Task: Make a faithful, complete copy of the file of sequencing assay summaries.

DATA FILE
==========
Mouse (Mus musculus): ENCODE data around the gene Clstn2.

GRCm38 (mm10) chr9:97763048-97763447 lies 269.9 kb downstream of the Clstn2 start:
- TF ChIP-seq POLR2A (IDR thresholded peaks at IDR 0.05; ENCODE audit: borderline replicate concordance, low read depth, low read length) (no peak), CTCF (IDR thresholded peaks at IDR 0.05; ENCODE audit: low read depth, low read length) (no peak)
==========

Mouse (Mus musculus): ENCODE data around the gene Clstn2.

GRCm38 (mm10) chr9:97763048-97763447 lies 269.9 kb downstream of the Clstn2 start:
- TF ChIP-seq POLR2A (IDR thresholded peaks at IDR 0.05; ENCODE audit: borderline replicate concordance, low read depth, low read length) (no peak), CTCF (IDR thresholded peaks at IDR 0.05; ENCODE audit: low read depth, low read length) (no peak)